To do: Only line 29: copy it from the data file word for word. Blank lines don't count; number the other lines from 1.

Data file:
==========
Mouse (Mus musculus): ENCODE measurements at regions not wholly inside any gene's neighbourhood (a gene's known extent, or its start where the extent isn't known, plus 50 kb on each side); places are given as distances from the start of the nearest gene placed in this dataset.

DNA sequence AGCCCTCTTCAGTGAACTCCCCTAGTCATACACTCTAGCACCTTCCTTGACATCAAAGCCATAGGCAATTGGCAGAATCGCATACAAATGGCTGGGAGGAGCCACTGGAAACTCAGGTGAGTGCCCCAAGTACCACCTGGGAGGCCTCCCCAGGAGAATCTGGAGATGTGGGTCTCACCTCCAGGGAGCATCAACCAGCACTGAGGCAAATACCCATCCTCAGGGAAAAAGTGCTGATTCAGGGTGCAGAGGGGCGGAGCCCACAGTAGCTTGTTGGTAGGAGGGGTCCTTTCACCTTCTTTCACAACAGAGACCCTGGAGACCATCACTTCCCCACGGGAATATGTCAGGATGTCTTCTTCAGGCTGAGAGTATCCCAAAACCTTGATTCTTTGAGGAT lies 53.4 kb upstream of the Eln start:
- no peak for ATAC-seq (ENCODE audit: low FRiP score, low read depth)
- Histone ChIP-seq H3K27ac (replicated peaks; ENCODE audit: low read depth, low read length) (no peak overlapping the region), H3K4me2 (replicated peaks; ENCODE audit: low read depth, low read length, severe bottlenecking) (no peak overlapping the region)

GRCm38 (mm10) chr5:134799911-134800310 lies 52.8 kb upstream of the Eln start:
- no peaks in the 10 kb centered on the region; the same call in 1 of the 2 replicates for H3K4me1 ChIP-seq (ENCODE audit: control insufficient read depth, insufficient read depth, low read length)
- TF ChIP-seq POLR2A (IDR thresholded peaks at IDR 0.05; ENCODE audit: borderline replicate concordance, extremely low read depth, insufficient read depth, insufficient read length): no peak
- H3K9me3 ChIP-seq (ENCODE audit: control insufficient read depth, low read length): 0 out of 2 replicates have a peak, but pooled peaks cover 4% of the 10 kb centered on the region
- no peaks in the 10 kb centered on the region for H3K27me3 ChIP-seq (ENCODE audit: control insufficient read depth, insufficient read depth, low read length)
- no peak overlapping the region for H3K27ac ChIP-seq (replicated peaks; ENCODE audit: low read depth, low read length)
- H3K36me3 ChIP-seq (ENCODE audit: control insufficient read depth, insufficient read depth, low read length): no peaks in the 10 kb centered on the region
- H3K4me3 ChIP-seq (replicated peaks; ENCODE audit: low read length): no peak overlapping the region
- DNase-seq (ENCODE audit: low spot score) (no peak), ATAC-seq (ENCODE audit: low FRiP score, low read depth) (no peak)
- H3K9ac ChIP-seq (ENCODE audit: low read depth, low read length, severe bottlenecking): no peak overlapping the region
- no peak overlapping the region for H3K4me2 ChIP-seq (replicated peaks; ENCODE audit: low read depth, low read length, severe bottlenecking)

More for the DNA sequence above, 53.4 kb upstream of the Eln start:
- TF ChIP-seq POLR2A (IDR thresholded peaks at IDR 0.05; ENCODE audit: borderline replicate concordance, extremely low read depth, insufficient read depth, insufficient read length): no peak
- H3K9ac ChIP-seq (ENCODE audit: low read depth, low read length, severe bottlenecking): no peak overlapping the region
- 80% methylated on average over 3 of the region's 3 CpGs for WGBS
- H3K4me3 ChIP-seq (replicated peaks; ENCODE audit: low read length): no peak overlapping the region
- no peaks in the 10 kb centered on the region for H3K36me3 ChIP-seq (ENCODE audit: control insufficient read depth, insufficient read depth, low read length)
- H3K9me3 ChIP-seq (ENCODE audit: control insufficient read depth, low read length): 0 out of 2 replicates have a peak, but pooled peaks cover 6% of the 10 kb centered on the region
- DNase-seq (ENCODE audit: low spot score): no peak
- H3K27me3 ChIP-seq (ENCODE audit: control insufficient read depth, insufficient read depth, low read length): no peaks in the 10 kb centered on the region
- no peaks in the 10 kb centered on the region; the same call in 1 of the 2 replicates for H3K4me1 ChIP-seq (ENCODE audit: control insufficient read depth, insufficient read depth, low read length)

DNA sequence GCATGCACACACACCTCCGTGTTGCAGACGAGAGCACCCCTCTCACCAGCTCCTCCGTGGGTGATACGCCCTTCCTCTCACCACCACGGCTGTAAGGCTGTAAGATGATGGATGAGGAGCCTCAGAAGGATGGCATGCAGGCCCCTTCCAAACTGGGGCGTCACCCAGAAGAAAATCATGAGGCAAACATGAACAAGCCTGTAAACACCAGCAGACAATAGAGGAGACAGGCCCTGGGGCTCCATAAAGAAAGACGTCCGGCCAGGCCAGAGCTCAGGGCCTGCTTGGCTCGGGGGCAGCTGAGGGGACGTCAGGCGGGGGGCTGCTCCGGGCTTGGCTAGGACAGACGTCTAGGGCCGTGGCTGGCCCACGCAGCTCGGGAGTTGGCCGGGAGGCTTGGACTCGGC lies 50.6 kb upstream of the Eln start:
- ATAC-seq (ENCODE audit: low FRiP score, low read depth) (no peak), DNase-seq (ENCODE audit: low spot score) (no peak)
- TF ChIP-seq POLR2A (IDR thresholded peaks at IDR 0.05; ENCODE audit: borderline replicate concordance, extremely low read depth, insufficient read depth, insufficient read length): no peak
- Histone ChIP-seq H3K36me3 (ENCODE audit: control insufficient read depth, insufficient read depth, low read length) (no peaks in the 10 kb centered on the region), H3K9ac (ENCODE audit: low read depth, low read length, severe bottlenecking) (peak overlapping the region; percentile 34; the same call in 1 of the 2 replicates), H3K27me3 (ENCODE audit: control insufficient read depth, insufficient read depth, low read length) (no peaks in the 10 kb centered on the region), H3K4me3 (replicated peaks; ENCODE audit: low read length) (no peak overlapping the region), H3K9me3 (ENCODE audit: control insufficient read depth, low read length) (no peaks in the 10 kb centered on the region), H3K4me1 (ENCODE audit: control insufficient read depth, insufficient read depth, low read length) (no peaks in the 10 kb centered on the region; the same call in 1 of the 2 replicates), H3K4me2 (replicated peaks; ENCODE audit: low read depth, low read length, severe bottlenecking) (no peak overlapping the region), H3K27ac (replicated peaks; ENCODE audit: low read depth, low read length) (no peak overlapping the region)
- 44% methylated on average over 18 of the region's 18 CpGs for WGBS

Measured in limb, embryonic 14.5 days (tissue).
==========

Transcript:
- Histone ChIP-seq H3K36me3 (ENCODE audit: control insufficient read depth, insufficient read depth, low read length) (no peaks in the 10 kb centered on the region), H3K9ac (ENCODE audit: low read depth, low read length, severe bottlenecking) (peak overlapping the region; percentile 34; the same call in 1 of the 2 replicates), H3K27me3 (ENCODE audit: control insufficient read depth, insufficient read depth, low read length) (no peaks in the 10 kb centered on the region), H3K4me3 (replicated peaks; ENCODE audit: low read length) (no peak overlapping the region), H3K9me3 (ENCODE audit: control insufficient read depth, low read length) (no peaks in the 10 kb centered on the region), H3K4me1 (ENCODE audit: control insufficient read depth, insufficient read depth, low read length) (no peaks in the 10 kb centered on the region; the same call in 1 of the 2 replicates), H3K4me2 (replicated peaks; ENCODE audit: low read depth, low read length, severe bottlenecking) (no peak overlapping the region), H3K27ac (replicated peaks; ENCODE audit: low read depth, low read length) (no peak overlapping the region)